Workout Skill/ Drill to Implement in Training:

Grab a few friends, head to the pool and hit the workout but alternate who leads ad practice both slipstreaming and the hip and feet. Notice the difference between being the second, third, fourth... girl/guy in line.  Have the lead athlete (also useful for the slower swimmer) use fins in order to increase/ push the pace.  Have a slower swimmer in front, great- work on not hitting their feet, maintaining a small continuous kick and stroke.  No doubt, you want to practice drafting at all paces and positions on other athletes- WHY??? Because in a race, if another pack or swimmer from behind passes your group, you want to already be in proper position on top of the water to accelerate and respond to the other pack.


The other skill you want to work on while at the pool is your response time.  Effective sighting is key in short course racing and essential to work with others.  Instead of just doing your normal threshold intervals, ex: 5x300 @ pace- challenge your efforts with 5x300, sighting at least 1x every length.  When you first do this main set, your times will most likely not match your normal 300yd/meter time.  Don't freak out, but notice the discrepancy and keep practicing your sighting technique by slightly increasing your kick and simply glancing right above the water line each time you 'sight'. 



You know how you hear a lot of coaches and/or triathletes warn about not 'kicking too much or wasting their legs in the swim.' 

Ya, go ahead and nix that idea.  Short course specialists know the value of 'creating a wake' behind them, literally!

You are going to have to train both your body and mind on this one- it hurts, your heart rate skyrockets when you first start incorporating this in your training (as with anything new, introducing a new concept in any part of your training will first increase heart rate and then it will drop as you become more effective with the skill), and it no doubt it is the exact opposite of what our brain tells us considering we are about to hit the pavement in a mad dash to our bikes out of the water.


Workout Skill/ Drill to Implement in Training:

At the end of a strength or speed pool session, put on your flippers, and finish with 3-5x100's swim with an exaggerated fast kick. The next week increase distance to something like 2x250, and the following week or two attempt the 500 'finishing kick' swim.  No doubt, it's brutal, but it works!


I will say this, the absolute BEST way to practice triathlon swimming is through the obvious- GET TO SOME OPEN WATER SWIM PRACTICES. 

Don't settle on simply doing the distance in the open water, nor is it ideal to just go out there alone. 

But rather the more people you have to practice and push you, the better.

Pool swimming is good but again the best option is to get outside in the true elements of short course triathlon swimming.


Next up we will look at the dynamics of short course and racing and how the bike segment is DRASTICALLY different than the long course.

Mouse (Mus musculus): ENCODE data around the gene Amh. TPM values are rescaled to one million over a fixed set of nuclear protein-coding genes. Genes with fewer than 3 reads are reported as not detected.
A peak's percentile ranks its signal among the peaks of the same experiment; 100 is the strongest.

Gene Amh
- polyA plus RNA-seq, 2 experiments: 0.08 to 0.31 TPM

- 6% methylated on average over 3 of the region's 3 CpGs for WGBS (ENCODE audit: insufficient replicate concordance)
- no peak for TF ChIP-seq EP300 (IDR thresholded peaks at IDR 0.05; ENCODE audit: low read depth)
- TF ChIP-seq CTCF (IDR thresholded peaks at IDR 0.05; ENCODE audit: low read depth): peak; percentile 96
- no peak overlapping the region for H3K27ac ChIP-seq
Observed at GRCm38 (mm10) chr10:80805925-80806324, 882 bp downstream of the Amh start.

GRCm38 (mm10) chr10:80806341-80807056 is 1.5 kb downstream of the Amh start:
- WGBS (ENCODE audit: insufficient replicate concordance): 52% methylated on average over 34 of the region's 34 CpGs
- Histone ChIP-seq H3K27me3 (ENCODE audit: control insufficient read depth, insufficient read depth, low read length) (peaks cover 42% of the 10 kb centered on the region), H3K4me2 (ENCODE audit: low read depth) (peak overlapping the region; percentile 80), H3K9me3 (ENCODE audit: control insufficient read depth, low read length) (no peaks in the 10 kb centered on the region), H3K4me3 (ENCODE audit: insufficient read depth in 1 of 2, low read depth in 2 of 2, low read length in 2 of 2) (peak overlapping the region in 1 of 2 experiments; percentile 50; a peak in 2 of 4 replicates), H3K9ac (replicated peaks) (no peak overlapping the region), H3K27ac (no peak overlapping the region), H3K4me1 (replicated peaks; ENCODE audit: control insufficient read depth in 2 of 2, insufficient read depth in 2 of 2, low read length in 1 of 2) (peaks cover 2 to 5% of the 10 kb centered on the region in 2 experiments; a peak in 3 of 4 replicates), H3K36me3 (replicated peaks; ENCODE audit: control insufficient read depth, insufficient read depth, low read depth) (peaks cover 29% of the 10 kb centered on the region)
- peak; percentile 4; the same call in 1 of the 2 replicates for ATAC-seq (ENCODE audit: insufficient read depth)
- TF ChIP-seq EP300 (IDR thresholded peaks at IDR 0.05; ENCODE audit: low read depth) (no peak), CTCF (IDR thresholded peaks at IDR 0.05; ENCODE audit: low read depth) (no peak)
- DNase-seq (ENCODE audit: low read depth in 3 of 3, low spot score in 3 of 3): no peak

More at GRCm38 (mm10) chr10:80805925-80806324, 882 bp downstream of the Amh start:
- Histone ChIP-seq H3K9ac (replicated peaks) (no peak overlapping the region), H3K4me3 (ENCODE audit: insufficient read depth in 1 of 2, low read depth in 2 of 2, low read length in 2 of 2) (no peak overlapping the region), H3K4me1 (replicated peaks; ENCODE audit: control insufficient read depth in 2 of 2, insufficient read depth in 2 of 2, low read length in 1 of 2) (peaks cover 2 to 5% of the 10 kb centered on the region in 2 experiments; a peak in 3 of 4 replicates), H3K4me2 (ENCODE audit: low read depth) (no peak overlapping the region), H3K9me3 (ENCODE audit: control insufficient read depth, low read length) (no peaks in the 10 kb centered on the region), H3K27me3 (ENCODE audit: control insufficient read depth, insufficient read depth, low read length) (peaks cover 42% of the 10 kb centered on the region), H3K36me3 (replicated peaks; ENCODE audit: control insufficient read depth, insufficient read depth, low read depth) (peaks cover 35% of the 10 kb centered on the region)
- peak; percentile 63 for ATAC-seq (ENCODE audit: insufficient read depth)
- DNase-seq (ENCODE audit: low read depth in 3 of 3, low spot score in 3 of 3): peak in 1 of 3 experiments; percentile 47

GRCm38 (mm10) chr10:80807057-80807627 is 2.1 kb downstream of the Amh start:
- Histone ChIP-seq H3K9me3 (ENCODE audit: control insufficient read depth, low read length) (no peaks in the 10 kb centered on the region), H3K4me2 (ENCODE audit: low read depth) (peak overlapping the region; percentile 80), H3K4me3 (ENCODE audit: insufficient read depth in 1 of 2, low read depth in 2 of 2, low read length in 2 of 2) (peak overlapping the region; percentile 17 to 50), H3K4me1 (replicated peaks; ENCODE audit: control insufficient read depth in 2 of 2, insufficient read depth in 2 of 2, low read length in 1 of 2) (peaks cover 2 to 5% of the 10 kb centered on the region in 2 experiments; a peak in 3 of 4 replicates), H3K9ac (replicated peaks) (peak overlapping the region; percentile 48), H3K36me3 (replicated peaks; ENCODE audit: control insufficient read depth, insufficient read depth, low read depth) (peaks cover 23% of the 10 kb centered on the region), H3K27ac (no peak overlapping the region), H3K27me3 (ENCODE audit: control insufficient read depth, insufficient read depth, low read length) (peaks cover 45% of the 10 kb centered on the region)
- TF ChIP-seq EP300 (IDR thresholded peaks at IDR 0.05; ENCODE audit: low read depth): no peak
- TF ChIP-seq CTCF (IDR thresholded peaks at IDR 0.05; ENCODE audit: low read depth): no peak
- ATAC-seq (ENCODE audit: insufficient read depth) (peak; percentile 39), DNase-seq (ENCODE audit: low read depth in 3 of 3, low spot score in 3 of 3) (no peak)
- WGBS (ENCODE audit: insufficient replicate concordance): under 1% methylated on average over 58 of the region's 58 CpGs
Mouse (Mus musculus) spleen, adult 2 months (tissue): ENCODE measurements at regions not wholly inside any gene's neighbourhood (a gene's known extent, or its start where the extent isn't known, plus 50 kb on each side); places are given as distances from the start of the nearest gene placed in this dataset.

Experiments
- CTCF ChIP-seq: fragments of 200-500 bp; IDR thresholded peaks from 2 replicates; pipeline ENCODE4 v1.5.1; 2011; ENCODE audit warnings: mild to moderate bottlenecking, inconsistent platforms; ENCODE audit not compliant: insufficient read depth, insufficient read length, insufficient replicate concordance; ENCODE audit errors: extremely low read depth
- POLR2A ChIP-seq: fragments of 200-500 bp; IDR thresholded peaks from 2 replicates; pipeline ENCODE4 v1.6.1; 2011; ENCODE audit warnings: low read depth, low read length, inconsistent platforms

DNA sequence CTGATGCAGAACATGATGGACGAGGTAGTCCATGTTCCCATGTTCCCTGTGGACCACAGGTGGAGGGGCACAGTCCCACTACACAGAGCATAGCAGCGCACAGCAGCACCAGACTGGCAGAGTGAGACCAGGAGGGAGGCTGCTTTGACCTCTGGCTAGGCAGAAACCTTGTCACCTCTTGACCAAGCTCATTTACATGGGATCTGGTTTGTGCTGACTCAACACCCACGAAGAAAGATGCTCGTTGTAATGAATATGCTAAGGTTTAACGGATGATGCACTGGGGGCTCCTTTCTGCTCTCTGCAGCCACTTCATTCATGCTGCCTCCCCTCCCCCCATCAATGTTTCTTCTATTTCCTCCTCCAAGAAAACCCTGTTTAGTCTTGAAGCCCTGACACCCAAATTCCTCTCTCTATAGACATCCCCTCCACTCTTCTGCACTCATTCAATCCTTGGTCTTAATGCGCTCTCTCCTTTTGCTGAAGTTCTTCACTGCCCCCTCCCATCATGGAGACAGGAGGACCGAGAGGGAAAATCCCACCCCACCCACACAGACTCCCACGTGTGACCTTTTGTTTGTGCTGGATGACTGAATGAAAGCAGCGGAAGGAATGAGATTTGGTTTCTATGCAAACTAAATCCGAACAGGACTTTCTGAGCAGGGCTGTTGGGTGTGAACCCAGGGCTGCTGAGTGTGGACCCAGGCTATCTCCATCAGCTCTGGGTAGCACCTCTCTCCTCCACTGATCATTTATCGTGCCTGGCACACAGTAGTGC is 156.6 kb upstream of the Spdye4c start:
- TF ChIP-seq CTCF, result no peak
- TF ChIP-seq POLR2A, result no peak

Until next time, train with a smile~

Cycling for Runners

Morgan Davis

Cycling for Runners

Hey RUNNERS...guess what!?!? You don’t have to ONLY run on training days. When I train and coach athletes for a half or full marathon, I always include a couple cycling days a week. My favorite thing about cycling is it gives my mind a break from the monotony of running

There are many benefits of cycling for runners! Cycling is a great way to increase aerobic performance, stay injury free and actually run faster! Cycling is non-impact but has several aerobic benefits! You can go a lot longer than running to build endurance without all the impact running has on the body. Runners can also use cycling as a recovery tool. It aids in recovery by flushing out your legs. Then again on the other hand, cycling can be a crazy hard workout. Run speed can increase by doing hard intervals on the bike!

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You don’t need a fancy high-end road bike to get the benefits of riding. There are six different styles of bikes: road, tri, hybrid, all-road, cruiser, and mountain. All these bikes are designed for different styles of riding. Decide where and what style of riding you want to do before selecting a bike. Your local bike shop can definitely help you with this! Or watch see our quick video series on types of bikes: PLAYTRI TV

Happy running! Happy cycling! Train hard, recover smart!

Find more cycling and running tips on our Knowledge Hub on


Orange Mud Product Review by Coach Raina

Muddy Waters
Orange Mud Review by Coach Raina

With temperatures comfortably hitting the triple digits these days, it’s tough to get through a run workout without needing crazy amounts of fluids.  Finding water fountains that are dispensing anything colder than luke-warm are few and far between. The problem, however, becomes how to carry enough water to make it all possible. Well thanks to Orange Mud, it’s now easier to get your hydration needs covered.